“I noticed during an international conference that when people asked me how things were going in the Netherlands, I couldn’t say with conviction that they were going well,” she has said. She joined the BBB – in her words “the only party that spoke up strongly and coherently for the Netherlands” – and stood as a candidate for her local water board, Drents-Overijsselse Delta, last year, becoming the leader of the 10-member party group.

Van Leeuwen says farmers have been let down both by Europe’s Green Deal policies and the failure of the Dutch government to stand up for their interests in Brussels. “It’s important for the Netherlands to have a strong lobby for Dutch interests,” she says. In its manifesto, the BBB says MEPs should spend one day a month in The Hague updating parliament on their activities. Nations should retain their veto rights and Dutch ministers should only approve new laws in Brussels once they have been endorsed by a vote in parliament.

Nature restoration

That would avoid a repeat of the stand-off over the European nature restoration law, which nature and nitrogen minister Christianne van der Wal initially supported, while a majority of the the new MPS elected on November 22 opposed it. “Eventually we were able to stop her in her tracks by saying: we want you to vote against it. So it’s very important that there is a good dialogue between what parliament wants and what the members of government do.”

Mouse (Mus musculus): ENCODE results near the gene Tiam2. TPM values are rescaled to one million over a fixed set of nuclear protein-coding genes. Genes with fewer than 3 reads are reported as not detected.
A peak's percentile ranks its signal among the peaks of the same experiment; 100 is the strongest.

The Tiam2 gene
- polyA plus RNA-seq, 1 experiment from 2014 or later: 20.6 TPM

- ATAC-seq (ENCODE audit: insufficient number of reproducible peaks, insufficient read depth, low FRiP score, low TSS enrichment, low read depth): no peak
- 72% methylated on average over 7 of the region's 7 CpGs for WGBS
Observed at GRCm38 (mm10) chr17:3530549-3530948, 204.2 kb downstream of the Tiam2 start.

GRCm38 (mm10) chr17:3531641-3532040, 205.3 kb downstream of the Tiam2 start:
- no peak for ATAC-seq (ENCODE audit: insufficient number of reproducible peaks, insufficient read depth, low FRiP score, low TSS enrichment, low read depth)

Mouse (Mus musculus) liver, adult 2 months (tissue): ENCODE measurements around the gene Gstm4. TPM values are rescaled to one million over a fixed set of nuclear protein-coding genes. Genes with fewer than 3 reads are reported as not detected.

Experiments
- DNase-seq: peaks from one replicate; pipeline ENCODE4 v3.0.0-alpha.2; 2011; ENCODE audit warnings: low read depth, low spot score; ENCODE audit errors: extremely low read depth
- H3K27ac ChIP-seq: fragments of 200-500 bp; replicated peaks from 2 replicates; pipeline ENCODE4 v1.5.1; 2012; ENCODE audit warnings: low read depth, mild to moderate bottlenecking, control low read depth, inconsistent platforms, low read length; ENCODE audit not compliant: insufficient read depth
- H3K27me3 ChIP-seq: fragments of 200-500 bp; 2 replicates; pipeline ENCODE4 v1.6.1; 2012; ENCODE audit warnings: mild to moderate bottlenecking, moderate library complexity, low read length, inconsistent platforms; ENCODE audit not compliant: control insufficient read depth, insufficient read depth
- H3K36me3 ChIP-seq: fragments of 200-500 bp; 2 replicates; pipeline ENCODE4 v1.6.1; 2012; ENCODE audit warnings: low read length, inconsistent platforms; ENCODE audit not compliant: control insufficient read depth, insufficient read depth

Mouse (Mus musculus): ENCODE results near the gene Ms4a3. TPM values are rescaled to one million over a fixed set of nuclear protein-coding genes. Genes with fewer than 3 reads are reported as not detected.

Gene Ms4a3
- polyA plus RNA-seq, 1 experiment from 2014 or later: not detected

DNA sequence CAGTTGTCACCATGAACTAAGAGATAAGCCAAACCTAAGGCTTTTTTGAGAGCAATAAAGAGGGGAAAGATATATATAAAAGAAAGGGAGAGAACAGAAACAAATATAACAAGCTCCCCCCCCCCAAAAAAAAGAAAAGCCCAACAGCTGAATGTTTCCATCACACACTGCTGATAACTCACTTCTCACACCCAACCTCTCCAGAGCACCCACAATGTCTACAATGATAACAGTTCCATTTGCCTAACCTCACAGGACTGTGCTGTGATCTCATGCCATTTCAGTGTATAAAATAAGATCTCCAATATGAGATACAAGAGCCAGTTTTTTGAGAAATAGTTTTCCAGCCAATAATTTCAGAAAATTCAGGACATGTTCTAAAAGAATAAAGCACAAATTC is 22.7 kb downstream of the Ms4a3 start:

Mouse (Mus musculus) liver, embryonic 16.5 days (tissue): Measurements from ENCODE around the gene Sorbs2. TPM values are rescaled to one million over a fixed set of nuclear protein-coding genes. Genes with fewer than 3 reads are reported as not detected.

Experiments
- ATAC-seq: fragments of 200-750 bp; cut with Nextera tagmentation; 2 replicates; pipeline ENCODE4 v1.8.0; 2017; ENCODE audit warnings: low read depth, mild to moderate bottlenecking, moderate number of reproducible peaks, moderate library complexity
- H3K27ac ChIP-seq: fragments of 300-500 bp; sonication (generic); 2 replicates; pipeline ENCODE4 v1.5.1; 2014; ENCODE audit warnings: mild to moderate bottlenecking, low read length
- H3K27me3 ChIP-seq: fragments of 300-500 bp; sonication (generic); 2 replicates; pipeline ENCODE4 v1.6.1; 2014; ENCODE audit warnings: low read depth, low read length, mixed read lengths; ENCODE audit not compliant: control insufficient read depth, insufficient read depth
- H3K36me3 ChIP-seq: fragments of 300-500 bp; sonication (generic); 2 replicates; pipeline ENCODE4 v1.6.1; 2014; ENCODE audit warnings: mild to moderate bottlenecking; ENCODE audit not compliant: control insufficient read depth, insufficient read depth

A particular bugbear for the BBB is the phasing out of the manure derogation. Dutch farmers were given special dispensation to spread more animal waste on certain types of grassland, but from 2026 the Netherlands will have to observe the standard European limit of 170 kg of nitrogen per hectare, making it harder to dispose of organic manure.

Van Leeuwen cites it as an example of how Europe imposes “one-size-fits-all” limits on a diverse industry. “It’s a bit bizarre that our fertile soil is treated the same as desert regions of Spain,” she says. But her sharpest criticism is directed at the Dutch government, which 30 years ago declared the whole of the Netherlands a nitrate vulnerable zone (NVZ). The European nitrate directive requires countries to protect water sources in areas with high levels of nitrogen pollution, but applying the label to the entire country is “unacceptable”, says Van Leeuwen.

“It’s just because someone couldn’t be bothered to make a proper map,” she says. “So we say, make a real map that says: here are the fertile areas, here are the vulnerable areas that we need to protect, and decide what type of manure can be used based on an accurate map.”